PDF Statistics Quick Review: Concepts and Terminologies (Quick Review Notes)

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Our Over and Under Sampling can combat that. In both the left and right side of the image above, our blue class has far more samples than the orange class. In this case, we have 2 pre-processing options which can help in the training of our Machine Learning models. Undersampling means we will select only some of the data from the majority class, only using as many examples as the minority class has.

This selection should be done to maintain the probability distribution of the class. That was easy!

Introduction

We just evened out our dataset by just taking less samples! Oversampling means that we will create copies of our minority class in order to have the same number of examples as the majority class has. The copies will be made such that the distribution of the minority class is maintained. We just evened out our dataset without getting any more data! Fully understanding why we use Bayesian Statistics requires us to first understand where Frequency Statistics fails. It involves applying math to analyze the probability of some event occurring, where specifically the only data we compute on is prior data.

Suppose I gave you a die and asked you what were the chances of you rolling a 6. Indeed if we were to do a frequency analysis we would look at some data where someone rolled a die 10, times and compute the frequency of each number rolled; it would roughly come out to 1 in 6! But what if someone were to tell you that the specific die that was given to you was loaded to always land on 6? Since frequency analysis only takes into account prior data , that evidence that was given to you about the die being loaded is not being taken into account.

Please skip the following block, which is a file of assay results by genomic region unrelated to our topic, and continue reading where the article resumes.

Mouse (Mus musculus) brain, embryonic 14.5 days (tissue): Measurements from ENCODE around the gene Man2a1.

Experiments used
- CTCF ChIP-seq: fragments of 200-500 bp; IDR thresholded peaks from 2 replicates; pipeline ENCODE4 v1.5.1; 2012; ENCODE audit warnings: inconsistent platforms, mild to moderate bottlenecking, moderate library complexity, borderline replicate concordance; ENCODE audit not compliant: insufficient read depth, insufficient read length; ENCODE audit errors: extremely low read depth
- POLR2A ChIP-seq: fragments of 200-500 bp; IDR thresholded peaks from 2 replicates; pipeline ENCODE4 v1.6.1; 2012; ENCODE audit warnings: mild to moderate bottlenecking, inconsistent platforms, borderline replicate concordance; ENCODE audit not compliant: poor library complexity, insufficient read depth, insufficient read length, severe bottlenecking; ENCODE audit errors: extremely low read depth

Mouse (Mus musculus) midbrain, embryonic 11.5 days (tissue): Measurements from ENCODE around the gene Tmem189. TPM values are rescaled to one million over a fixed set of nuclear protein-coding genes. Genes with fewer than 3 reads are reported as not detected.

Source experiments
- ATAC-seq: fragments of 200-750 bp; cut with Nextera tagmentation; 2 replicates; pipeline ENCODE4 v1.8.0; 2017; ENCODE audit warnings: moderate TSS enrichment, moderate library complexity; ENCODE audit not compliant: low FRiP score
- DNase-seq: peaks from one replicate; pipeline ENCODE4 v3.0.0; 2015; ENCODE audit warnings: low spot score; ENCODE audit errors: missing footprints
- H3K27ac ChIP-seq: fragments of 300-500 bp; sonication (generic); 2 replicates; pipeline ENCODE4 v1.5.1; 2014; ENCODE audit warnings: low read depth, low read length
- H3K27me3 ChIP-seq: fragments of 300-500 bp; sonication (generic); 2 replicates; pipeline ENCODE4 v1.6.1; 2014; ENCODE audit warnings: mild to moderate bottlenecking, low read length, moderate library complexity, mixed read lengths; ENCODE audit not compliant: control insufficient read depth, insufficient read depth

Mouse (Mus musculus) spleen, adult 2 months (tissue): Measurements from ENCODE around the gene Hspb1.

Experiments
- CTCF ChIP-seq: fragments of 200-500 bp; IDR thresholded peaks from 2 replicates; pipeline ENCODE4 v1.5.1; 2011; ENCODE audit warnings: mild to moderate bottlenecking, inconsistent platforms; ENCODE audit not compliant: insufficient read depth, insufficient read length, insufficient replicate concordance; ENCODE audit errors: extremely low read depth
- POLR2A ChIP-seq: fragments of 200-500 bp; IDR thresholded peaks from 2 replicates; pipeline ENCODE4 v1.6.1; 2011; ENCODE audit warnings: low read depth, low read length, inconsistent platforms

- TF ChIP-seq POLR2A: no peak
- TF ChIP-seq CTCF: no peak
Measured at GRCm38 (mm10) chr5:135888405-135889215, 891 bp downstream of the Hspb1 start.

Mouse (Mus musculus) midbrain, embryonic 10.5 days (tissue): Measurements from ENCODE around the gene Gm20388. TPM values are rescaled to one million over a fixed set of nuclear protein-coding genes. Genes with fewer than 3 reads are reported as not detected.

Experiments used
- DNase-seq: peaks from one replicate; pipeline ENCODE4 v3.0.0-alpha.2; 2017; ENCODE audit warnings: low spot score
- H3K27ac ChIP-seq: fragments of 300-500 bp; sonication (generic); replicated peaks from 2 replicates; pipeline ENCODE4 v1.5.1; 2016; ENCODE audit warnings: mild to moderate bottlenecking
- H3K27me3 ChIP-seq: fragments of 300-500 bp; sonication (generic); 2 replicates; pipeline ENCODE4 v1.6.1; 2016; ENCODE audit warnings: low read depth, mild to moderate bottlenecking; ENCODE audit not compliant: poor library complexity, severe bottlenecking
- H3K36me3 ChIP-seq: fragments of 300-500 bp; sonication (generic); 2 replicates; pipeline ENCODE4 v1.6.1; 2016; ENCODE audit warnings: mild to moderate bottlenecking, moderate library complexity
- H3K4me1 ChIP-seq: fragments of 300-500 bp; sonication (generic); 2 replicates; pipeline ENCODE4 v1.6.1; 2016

Bayesian Statistics does take into account this evidence.

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The probability P H in our equation is basically our frequency analysis; given our prior data what is the probability of our event occurring. The P E H in our equation is called the likelihood and is essentially the probability that our evidence is correct, given the information from our frequency analysis. The P E is the probability that the actual evidence is true. As you can see from the layout of the equation Bayesian statistics takes everything into account.

Use it whenever you feel that your prior data will not be a good representation of your future data and results. Connect with me on LinkedIn too! Want to learn more about Data Science?


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And just a heads up, I support this blog with Amazon affiliate links to great books, because sharing great books helps everyone! As an Amazon Associate I earn from qualifying purchases. Sign in. Get started. George Seif Follow. Chemical structures should be produced using ChemDraw or a similar program. All chemical compounds must be assigned a bold, Arabic numeral in the order in which the compounds are presented in the manuscript text.

Structures should then be exported into a dpi RGB tiff file before being submitted. Stereo diagrams should be presented for divergent 'wall-eyed' viewing, with the two panels separated by 5. In the final accepted version of the manuscript, the stereo images should be submitted at their final page size. It should be clear what statistical test was used to generate every P value.